I didn’t have a lot of hope in my heart for my wine experience in Arizona until two weeks ago. I was doing research for our drinking green guide and discovered that a winemaker outside of Tucson, Kief-Joshua, uses Baby Doll sheep to graze on the green grass and weeds in their vineyard.
This forward-thinking approach enhances biodiversity and nutrient recycling while decreasing the use of pesticides. Everyone wins, including the sheep, which I imagine love living in a vineyard. I also imagine that they have adorable, wine-related names like Baa Baa Burgundy. Why isn’t there a TV show about this?
Sedona is too far away from Tucson to make a visit to Kief-Joshua practical in the short time I visited, but I was optimistic that I would find a bottle at my hotel and/or the surrounding restaurants. I trusted I would also be able to learn about other winemakers in the state who are innovating.
In preparation for my trip, I wrote an e-mail to the Arizona Grape Growers Association, inquiring as to what varietals do best. I also wanted to know whether, in their expert opinion, Arizona has a signature red and/or white. I asked because I suspected that, like me, most of the nation doesn’t have a working knowledge of the current state of the Arizona wine industry. I was keen to get their thoughts, planning to share them, and the knowledge I gained on my trip, with you.
No one wrote me back. This is still surprising to me.
Not one to be deterred, I discovered through my own research that the Arizona wine region is one of the oldest in the country. Historians believe it was first settled by Spaniards in the 16th century, when missionary Jesuit priests began to plant grape vines and make wine for use in religious ceremonies. Like many states, Prohibition wreaked havoc on wine production in Arizona. Unlike many states, Arizona had gone so far as to ban the production of wine grapes several years prior to Prohibition. The local wine industry lied dormant until the early 1970’s, awakened thanks to the diligent efforts of local university professor Gordon Dutt.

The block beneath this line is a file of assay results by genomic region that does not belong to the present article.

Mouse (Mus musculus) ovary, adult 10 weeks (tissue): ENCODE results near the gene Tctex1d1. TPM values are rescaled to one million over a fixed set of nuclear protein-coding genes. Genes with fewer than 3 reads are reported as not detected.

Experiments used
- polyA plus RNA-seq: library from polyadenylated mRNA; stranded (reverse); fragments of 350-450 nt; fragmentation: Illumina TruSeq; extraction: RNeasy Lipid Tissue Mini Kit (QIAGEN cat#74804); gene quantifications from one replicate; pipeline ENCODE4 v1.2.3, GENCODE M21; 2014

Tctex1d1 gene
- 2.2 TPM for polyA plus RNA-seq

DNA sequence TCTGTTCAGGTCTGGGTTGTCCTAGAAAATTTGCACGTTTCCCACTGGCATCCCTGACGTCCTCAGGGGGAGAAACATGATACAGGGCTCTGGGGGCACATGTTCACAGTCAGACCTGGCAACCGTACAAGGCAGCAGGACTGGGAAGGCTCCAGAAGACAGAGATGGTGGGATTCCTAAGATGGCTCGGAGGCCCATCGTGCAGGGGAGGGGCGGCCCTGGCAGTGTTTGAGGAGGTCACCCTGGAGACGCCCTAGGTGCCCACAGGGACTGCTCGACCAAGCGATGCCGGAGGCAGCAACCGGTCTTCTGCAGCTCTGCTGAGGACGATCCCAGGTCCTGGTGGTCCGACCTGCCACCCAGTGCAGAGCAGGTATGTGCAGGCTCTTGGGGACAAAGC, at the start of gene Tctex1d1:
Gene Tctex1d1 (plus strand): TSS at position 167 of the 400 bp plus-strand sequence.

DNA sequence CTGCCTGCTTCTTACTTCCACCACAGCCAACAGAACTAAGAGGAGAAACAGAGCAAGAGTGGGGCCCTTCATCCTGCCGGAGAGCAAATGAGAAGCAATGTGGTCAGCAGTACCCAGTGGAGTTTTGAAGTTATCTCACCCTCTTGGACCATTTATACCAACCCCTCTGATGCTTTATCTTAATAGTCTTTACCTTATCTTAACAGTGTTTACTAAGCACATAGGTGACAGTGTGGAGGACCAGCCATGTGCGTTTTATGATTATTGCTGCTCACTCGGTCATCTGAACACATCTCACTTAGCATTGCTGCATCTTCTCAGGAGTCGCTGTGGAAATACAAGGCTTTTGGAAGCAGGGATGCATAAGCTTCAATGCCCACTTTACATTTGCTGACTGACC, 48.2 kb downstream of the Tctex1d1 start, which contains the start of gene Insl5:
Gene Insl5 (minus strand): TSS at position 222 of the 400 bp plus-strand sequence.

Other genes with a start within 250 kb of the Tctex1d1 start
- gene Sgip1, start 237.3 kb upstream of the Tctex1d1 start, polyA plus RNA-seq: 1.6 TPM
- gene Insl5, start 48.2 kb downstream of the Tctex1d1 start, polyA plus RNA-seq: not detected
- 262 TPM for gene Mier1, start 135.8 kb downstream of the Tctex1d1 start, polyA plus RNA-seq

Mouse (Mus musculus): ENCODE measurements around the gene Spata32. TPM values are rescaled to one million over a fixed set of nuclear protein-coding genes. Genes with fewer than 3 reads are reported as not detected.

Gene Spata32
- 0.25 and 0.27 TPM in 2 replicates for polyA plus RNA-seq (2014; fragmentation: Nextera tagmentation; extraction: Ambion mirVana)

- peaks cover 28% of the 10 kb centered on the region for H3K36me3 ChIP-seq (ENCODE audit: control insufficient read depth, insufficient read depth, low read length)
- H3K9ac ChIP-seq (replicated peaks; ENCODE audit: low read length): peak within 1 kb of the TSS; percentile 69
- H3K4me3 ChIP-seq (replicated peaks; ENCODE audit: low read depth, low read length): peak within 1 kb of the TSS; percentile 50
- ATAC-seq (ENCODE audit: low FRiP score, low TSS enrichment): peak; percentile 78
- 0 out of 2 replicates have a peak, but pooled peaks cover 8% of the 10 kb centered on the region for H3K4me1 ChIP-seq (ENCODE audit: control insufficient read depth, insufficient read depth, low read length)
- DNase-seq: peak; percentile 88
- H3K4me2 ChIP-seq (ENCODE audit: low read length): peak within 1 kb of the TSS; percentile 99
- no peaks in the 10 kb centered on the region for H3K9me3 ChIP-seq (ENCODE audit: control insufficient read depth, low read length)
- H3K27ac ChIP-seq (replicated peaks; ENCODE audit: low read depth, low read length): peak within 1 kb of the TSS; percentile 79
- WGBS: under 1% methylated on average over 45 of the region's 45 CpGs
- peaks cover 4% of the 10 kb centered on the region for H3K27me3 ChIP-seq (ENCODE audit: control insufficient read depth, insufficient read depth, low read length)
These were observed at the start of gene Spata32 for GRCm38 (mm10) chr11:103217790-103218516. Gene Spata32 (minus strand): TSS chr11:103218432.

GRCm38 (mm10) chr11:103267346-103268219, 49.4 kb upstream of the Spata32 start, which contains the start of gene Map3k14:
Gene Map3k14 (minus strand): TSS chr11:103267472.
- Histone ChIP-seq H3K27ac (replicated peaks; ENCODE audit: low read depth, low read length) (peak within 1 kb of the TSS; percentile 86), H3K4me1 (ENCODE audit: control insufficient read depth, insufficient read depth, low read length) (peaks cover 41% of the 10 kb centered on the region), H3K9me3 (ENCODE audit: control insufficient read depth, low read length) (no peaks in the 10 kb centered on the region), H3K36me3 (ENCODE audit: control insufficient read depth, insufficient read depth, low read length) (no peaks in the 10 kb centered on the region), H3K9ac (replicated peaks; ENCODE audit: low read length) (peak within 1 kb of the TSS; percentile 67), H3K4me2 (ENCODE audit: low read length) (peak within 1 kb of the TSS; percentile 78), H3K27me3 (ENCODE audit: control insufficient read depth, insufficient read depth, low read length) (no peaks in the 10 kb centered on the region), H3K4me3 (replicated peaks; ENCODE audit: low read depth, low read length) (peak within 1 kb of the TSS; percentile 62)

Today, Arizona has 48 licensed and bonded wineries. The southeastern part of the state is promising. Elevation ranges from between 3,800 to almost 6,000 feet, allowing for hot days and cool nights during the growing season. Vinifera thrives in this climate. The soils in the region are acidic, with iron at the surface and limestone beneath.
Most of Arizona’s vineyards are located near Tucson, which is also the location of the state’s only designated American Viticultural Area (AVA), the Sonoita AVA. Technically, there are two other winemaking areas, the Wilcox area in Cochise County, and Verde Valley, which is the wine producing region closest to Sedona and the focus of my trip.
While I was disappointed by the Arizona Grape Growers Association, the sommelier at our resort, Enchantment Resort (and Mii amo Spa), was really fantastic. Some sommeliers are knowledgeable about wine. Some sommeliers are knowledgeable about wine but also clearly love drinking it. This sommelier was my kind of people: a wine drinker.